The Nike Wildhorse 7 looks like a clunky, overbuilt shoe that seasoned runners may thumb their noses at, but once we got them on our feet, we found a protection-oriented trail runner that still offers a fair amount of sensitivity. While they're a little heavy, they don't feel bad at all, and folks who tend to strike with their heels or midfoot will appreciate this surprisingly nimble shoe. Like other footwear from Nike, we felt the rubber lacked the traction we like on smoother rock surfaces, but on hard-packed dirt and sand, we felt great.Editor's Note: The Nike Wildhorse 7 review was updated on March 6, 2022, with additional information included to help you decide what to buy and compare similar products.
Nike Wildhorse 7 Review
Compare prices at 2 resellers Pros: Great protection, heel collar keeps dirt out, dries quickly
Cons: Not very sensitive, poor traction on wet or smooth surfaces
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Nike Wildhorse 7
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|Pros||Great protection, heel collar keeps dirt out, dries quickly||Unbeatable fit, fantastic underfoot protection, doesn’t absorb much water, very stable||Ultralight, supportive, uncharacteristically agile||Well cushioned, comfortable fit, sticky rubber grips rock very well, decent price||Affordable, comfortable ride, versatile crossover option|
|Cons||Not very sensitive, poor traction on wet or smooth surfaces||Expensive, hard to get on foot, must wear above the ankle height socks, hard to stuff laces into garage||Loose-fitting heel pocket, lack of trail feeling||High heel counter, not the lightest||Soft upper is unstable, lacks energy, inconsistent traction|
|Bottom Line||These shoes are for folks who charge hard, put in big miles, and strike with their heels||The cream of the crop for trail running shoes delivers fine-tuned long run performance||An ultra-supportive trail runner with an agile feel that is unlike any other HOKA shoe we've ever tested||A very well cushioned shoe that is optimal for heel strikers and makes for a great option for everyday training as well as ultra distances||A comfortable, consistent, and approachable shoe for those looking to crossover from roads to trail running|
|Rating Categories||Nike Wildhorse 7||Salomon S/Lab Ultra 3||HOKA Torrent 2||Salomon Sense Ride 4||Brooks Divide 2|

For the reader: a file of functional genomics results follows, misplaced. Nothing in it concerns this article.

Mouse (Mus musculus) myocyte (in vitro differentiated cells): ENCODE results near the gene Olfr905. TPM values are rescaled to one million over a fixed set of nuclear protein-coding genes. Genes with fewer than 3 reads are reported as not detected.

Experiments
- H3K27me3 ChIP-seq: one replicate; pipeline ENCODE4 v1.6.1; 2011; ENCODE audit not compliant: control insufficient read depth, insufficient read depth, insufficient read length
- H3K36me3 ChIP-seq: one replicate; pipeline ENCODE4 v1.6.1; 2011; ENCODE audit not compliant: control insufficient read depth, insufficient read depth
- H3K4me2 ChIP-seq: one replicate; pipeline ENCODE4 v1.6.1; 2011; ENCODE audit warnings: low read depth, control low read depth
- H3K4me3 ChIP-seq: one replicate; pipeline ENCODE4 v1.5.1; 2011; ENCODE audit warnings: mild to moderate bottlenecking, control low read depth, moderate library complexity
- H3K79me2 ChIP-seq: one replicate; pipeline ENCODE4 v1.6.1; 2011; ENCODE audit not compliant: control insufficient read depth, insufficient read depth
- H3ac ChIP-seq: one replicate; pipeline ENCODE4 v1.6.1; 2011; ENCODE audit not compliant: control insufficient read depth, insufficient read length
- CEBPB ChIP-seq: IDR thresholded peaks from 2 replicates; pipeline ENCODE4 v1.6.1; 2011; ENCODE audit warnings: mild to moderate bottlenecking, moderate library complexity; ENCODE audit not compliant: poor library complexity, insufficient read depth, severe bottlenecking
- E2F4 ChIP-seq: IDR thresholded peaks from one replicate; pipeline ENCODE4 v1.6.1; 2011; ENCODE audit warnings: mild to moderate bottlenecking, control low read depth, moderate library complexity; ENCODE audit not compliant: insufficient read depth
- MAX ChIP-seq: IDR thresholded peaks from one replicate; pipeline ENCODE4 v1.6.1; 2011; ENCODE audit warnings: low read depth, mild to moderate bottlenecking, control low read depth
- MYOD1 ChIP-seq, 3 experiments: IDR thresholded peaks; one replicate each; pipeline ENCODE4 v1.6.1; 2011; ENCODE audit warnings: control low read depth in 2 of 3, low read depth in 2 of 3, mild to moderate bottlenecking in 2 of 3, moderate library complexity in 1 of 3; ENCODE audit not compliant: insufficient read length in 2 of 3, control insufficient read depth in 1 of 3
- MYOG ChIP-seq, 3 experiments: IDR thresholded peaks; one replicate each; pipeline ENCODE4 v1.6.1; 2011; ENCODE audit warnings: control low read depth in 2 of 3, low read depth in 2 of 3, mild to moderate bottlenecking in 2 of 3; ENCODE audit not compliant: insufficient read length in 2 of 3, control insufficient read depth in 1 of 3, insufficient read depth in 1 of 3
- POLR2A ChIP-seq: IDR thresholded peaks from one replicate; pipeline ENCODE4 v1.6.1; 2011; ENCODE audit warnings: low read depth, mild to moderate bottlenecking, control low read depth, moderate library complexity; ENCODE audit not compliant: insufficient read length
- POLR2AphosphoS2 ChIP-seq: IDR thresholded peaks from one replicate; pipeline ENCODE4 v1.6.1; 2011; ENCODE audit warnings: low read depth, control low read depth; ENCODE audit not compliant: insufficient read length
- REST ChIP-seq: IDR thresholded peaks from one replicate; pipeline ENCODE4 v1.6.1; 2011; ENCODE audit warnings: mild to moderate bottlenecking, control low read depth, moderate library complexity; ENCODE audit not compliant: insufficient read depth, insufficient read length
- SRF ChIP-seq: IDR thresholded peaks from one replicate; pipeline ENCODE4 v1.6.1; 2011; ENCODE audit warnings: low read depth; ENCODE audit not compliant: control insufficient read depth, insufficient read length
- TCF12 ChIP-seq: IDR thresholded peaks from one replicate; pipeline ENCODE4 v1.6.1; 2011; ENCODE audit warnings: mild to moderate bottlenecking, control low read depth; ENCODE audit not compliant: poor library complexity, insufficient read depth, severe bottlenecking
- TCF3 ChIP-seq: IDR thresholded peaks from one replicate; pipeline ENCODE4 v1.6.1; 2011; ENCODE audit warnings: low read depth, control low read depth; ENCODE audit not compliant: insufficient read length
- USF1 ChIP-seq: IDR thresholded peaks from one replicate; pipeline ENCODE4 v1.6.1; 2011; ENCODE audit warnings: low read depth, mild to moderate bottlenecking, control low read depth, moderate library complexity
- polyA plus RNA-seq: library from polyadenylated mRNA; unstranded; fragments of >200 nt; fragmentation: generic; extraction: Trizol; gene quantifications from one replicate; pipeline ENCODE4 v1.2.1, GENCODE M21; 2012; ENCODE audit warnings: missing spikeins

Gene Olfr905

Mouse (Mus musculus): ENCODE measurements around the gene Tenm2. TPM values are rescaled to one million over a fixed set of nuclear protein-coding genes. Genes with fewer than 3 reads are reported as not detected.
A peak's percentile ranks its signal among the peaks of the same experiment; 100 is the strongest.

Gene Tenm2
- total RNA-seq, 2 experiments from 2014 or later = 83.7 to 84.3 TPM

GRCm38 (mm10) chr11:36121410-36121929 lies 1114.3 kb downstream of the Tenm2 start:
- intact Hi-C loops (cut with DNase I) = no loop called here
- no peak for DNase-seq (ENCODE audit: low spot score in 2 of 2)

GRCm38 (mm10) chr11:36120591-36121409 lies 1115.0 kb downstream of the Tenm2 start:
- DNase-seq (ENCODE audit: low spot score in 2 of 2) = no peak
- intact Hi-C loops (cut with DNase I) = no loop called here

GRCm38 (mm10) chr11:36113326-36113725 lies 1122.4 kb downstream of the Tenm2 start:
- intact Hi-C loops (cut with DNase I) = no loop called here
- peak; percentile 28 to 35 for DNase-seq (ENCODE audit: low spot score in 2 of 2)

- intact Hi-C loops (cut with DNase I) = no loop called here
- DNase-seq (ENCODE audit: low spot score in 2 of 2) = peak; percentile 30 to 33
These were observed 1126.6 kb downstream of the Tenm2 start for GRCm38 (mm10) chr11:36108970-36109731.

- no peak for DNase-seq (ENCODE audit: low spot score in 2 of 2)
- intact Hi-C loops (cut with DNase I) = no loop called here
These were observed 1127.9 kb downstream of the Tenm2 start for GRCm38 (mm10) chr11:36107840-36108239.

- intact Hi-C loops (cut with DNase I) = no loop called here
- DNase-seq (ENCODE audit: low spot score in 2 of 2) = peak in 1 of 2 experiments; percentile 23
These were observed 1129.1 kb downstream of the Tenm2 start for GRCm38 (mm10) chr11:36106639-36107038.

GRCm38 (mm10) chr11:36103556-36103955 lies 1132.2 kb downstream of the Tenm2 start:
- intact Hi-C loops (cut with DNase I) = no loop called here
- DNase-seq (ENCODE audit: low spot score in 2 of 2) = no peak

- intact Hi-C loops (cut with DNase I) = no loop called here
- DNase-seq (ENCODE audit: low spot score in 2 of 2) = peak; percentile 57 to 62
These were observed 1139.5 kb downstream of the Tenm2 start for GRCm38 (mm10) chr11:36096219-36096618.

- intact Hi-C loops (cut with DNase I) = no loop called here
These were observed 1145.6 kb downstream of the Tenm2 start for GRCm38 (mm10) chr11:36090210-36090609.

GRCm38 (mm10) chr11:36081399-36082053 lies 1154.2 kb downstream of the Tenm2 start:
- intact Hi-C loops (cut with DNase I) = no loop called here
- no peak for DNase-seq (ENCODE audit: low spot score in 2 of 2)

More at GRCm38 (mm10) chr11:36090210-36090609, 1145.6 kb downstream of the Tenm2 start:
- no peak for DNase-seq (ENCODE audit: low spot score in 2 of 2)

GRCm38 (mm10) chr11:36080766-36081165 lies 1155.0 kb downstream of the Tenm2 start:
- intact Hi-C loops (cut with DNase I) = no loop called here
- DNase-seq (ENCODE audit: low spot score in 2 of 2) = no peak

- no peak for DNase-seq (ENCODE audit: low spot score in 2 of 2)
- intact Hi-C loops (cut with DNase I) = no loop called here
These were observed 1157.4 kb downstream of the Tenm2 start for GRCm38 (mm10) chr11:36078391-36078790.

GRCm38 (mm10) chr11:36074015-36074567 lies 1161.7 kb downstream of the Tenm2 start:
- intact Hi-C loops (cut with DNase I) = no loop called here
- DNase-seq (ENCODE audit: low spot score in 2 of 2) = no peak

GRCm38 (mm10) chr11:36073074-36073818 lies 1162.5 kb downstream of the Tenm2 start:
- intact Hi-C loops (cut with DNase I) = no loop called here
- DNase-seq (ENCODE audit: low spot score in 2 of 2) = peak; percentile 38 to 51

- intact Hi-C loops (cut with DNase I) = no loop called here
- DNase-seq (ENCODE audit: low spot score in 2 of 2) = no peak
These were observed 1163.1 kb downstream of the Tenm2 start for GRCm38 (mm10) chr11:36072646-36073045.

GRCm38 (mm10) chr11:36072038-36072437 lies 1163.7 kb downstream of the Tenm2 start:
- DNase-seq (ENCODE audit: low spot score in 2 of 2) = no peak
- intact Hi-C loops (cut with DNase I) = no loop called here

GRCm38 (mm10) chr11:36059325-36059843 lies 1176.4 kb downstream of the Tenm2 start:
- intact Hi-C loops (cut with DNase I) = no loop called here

|Foot Protection (25%)|
|Specs||Nike Wildhorse 7||Salomon S/Lab Ultra 3||HOKA Torrent 2||Salomon Sense Ride 4||Brooks Divide 2|
|Measured Weight (per pair)||22.6 oz (size 9.5)||21.5 oz (size 9.5)||18.3 oz (size 9.5)||20.7 oz (size 9.5)||21.5 oz (size 9.5)|
|Stack Height (Heel, Forefoot)||22.5 mm, 14.5 mm||26 mm, 18 mm||23 mm, 18 mm||27 mm, 19 mm||25 mm, 17 mm|
|Heel-to-Toe Drop||8 mm||8 mm||5 mm||8 mm||8 mm|
|Lug Depth||Not Available||4 mm||5 mm||3 mm||3 mm|
|Upper||Synthetic, textile||Anti-Debris mesh with sockliner||Unifi REPREVE recycled mesh, TPU||Synthetic mesh||Mesh, TPU|
|Midsole||EVA||Energy Save PU foam with Profeel Film rock protection||HOKA ProFly: dual-density foam||Salomon Optivibe||Brooks BioMoGo EVA foam|
|Outsole||Rubber||Salomon Contagrip MA||Rubber||Salomon Contagrip MA||Brooks TrailTack|
|Lacing Style||Traditional||Quicklace with garage||Traditional||Quicklace with garage||Traditional|
|Wide Version Available?||No||No||No||No||No|
|Sizes Available||6 - 15 US||4 - 13 US||7 - 15 US||7 - 14 US||7 - 15 US|
Our Analysis and Test Results
One cannot help but compare the Nike Wild Horse 7 to its cousin, the Nike Air Zoom Terra Kiger 7. They are very similar designs with a similar fit, though, for the most part, the Wild Horse goes for more in almost every sense. It has more protection, more stack height, more drop, more features, and consequently, it weighs more. While the Terra Kiger is for folks who are light on their feet and dance down the trail, the Wild Horse is for aggressive heel strikers who pound out the miles.